By Shannon Hall | Scientific American
Humans have dramatically changed Earth’s surface. Satellite images show New York City’s sparkling lights at night and the Great Wall of China during the day. But we have also produced signatures in the strata beneath our feat that can’t be seen so readily, like the plastic that litters the ocean floor and a strong radiation signal produced by atomic bomb tests. For many scientists, this kind of evidence is enough to formally declare a new geologic epoch—one that will be visible in the layers of sediment millions of years from now. And new research, published March 1 in American Mineralogist, adds another layer to the argument for the so-called Anthropocene: man-made minerals.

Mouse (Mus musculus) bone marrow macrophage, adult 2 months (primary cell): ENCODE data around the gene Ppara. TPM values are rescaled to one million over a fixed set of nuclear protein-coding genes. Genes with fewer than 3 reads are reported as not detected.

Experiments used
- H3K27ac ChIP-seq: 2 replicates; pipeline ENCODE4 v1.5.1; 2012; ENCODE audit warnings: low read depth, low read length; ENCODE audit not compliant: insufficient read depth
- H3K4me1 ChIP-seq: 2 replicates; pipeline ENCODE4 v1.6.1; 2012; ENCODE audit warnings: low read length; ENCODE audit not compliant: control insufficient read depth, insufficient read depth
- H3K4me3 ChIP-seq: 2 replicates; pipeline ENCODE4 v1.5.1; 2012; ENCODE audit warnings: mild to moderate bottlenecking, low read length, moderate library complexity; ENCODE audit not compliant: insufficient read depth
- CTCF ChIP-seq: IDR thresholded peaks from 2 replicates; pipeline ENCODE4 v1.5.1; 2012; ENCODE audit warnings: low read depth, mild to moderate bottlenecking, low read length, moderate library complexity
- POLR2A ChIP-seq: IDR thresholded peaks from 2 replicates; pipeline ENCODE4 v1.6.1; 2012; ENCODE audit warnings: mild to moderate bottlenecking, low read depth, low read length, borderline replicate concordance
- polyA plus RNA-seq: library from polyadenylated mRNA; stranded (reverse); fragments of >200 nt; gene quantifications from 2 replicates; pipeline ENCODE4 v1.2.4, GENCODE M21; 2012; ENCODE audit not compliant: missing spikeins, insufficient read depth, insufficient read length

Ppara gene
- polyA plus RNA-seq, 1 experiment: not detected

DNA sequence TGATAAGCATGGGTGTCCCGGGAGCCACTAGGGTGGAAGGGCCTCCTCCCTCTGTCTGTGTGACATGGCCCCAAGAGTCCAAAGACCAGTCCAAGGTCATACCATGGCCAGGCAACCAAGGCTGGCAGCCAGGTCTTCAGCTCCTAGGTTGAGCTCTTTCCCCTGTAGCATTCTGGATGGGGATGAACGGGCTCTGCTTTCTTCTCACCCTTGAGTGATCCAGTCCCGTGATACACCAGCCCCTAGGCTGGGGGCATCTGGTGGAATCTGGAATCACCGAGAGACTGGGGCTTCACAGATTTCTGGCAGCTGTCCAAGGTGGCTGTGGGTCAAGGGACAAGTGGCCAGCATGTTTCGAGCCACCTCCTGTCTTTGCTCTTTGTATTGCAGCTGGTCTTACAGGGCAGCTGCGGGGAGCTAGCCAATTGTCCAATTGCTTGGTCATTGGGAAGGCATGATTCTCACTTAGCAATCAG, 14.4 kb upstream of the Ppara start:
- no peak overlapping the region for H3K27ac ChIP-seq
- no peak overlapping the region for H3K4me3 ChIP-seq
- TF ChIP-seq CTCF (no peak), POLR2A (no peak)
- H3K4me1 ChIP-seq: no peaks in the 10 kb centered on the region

Robert Hazen, a mineralogist at the Carnegie Institution for Science, and his colleagues tallied up the number of minerals on Earth only to discover that a large number have been created, thanks to human activities. Although minerals, by definition, must form via natural processesHazen’s team discovered 208 minerals mediated by humans—they did form naturally but in places such as man-made mines, where unnatural humidity or fires from mining operations created new minerals along the mine walls. Other examples might be even harder to find, unless you are a deep-sea diver; when bronze or brass artifacts sink in a shipwreck, for example, they interact with the seafloor to create novel, man-mediated minerals.
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